Sunday, April 19, 2009

Experts learn a lot from rare dolphin specie

A preliminary study on Australia’s mysterious snubfin dolphin has given researchers new insight into the mammal’s habits and behaviour, including that it uses an extraordinary spitting technique to catch prey.

The research, funded by ING DIRECT, has given an overview of the life and habits of this very rare marine mammal, affectionately named ‘snubby’ by researchers, which lives in tight-knit social groups along the northern coastlines of Australia.

The small dolphins hunt in groups and use a spitting technique to catch their prey - chasing fish to the surface of the water, and rounding them up by shooting jets of water from their mouths, said WWF-Australia’s Marine and Coasts Manager Lydia Gibson.

“This is incredibly unusual behaviour, first seen in Australia off the Kimberley Coast, has only been noted before in Irrawaddy dolphins, which are closely related to this species,” Gibson said. “It also confirms the snubfin dolphin is a fascinating animal, one which we know so little about.”

Gibson said the WWF/ING DIRECT research has been collating existing information from many sightings over the years while also gathering new valuable data about snubfin habitats across northern Australia.

The ten key findings from the research so far show that:

• Threats to mangrove systems from rising sea levels predicted with climate change and from human impacts such as dam construction, dredging and other destructive activities are the greatest threat to the snubfin. Where mangrove systems are destroyed or damaged, the snubfins will lose their food and their habitat/home.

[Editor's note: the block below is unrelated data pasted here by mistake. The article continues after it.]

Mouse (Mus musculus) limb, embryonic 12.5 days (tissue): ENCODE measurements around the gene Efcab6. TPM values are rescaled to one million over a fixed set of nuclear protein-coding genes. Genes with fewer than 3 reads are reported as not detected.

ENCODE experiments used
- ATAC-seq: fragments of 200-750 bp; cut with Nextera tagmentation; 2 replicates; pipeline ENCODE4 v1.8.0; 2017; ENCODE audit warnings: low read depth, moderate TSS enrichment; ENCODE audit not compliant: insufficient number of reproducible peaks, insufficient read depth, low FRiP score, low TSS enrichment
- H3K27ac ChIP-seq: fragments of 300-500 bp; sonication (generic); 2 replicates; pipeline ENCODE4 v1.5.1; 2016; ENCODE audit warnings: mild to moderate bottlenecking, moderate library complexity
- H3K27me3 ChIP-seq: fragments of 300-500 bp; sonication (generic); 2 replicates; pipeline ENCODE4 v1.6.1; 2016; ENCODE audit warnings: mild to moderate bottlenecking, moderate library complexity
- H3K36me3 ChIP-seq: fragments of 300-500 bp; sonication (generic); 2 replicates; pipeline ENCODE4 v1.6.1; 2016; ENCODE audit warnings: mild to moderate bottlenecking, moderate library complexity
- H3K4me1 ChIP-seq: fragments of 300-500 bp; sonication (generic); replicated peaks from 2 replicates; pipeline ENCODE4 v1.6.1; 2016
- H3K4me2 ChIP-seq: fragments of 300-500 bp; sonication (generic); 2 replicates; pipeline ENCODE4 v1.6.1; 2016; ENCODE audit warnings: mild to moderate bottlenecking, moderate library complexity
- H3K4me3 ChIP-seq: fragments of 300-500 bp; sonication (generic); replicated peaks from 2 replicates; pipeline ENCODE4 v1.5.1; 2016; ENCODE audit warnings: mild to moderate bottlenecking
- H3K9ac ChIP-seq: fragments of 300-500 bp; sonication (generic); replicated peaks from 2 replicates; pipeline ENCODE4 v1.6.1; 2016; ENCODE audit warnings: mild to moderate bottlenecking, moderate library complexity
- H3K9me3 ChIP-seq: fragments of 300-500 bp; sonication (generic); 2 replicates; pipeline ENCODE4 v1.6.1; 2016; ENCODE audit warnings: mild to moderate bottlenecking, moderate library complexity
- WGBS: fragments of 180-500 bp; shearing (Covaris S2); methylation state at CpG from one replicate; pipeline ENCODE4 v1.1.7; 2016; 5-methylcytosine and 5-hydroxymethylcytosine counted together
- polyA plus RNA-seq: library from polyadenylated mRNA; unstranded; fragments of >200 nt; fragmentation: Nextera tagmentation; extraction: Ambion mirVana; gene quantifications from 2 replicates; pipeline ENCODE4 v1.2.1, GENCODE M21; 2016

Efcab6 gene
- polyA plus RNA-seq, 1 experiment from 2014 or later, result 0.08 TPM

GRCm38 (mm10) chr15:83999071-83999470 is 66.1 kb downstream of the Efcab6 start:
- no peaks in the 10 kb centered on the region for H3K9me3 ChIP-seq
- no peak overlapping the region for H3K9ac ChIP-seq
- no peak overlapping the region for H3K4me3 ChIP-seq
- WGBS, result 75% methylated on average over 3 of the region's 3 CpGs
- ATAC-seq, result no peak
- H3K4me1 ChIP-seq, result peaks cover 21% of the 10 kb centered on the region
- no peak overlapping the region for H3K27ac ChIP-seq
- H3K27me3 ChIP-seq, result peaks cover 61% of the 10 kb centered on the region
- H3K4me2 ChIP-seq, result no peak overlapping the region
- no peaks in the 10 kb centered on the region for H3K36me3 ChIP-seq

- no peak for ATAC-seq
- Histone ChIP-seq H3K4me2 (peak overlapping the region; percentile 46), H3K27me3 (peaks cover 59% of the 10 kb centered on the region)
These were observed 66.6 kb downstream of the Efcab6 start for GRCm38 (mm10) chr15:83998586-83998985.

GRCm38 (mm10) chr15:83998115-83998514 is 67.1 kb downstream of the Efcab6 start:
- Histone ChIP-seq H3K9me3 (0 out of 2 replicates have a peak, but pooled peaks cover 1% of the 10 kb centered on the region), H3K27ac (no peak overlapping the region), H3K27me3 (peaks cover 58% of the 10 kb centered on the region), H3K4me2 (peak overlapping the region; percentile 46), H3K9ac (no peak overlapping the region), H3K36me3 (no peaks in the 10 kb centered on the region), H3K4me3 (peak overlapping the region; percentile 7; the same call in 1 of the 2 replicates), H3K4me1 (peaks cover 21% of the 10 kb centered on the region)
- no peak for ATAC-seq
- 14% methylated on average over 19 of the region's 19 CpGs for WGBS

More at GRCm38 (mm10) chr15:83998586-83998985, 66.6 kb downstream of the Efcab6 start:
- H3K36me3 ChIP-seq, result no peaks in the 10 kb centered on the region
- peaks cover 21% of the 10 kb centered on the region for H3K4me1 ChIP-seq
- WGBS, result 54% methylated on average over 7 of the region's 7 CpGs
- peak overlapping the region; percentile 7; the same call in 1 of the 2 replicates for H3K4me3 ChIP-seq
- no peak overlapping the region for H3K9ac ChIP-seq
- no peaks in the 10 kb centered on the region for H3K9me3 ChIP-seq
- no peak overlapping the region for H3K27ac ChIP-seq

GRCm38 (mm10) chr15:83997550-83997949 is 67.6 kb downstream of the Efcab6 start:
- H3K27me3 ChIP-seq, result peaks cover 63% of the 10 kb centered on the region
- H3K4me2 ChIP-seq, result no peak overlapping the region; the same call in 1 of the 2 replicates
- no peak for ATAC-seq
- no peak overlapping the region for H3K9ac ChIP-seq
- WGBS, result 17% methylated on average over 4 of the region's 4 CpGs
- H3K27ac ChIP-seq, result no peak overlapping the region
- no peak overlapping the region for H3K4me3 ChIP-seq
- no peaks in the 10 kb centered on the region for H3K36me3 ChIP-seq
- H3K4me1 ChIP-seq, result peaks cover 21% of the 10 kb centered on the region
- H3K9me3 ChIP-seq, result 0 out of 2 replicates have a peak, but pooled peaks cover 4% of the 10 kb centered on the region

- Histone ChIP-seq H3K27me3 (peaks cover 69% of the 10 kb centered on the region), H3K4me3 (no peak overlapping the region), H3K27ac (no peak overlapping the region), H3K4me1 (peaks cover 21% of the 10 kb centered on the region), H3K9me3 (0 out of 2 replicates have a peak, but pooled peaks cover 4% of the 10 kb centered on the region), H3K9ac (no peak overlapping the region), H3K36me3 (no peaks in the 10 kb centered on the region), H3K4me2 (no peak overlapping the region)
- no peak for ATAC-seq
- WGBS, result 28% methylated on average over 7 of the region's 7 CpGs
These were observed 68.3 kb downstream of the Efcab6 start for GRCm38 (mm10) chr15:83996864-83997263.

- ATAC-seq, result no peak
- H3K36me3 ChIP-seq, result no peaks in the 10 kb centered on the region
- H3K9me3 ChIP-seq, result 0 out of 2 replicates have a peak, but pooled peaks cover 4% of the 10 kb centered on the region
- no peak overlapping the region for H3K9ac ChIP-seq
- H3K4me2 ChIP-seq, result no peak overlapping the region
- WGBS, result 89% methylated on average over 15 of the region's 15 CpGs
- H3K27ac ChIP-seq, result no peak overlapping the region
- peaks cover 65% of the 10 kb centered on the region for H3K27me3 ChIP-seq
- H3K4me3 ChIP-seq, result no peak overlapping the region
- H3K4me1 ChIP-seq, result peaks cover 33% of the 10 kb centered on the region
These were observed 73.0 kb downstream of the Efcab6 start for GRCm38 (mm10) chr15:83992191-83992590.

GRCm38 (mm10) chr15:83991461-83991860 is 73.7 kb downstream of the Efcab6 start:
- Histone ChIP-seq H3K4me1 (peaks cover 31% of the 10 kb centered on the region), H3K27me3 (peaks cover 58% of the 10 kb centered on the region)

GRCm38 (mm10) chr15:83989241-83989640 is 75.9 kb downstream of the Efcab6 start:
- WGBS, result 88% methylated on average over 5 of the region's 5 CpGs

• Snubfins are very susceptible to chemical pollution, viruses and bacteria because they live close to shore and have a relatively small range. A parasite found in cat faeces (Toxoplasma gondii) is of particular concern, as it was found - via contaminated run-off - to be the cause of death of three Indo-Pacific humpback dolphins recovered around Townsville in the period 2000-2001.

• Snubfin dolphins are more likely than other dolphins to be caught in gill nets because they prefer inshore estuarine habitats where river-nets are set.

• Snubfin families appear to spend much of their lives in very small territories close to shore. This means snubfin populations can be heavily impacted by habitat destruction and unsustainable development.

“These top ten facts were uncovered to better understand what we do and do not know about the snubfin dolphin. They will provide us with the benchmark we need to inform conservationists, government and scientists about how best to conserve and manage this unique and threatened species for future generations.”

Ms Gibson said that habitat destruction was the key threat to these coastal dolphins.

“There are already development proposals around the Great Barrier Reef that could affect their habitat – like the extension of the Townsville Port – that could have major impacts on these species. We must work with all relevant stakeholders to initiate a strategic environment assessment of future developments close to snubfin habitats.”

Australia’s largest online bank, ING DIRECT, joined WWF-Australia’s flagship species conservation program to help fund research into the snubfin dolphin, primarily in Queensland.

“We are even more proud now that we have been able to help researchers uncover a range of remarkable facts and insights that may help preserve this remarkable creature long into the future,” said Christian Bohlke, ING DIRECT Head of Branding and Communications.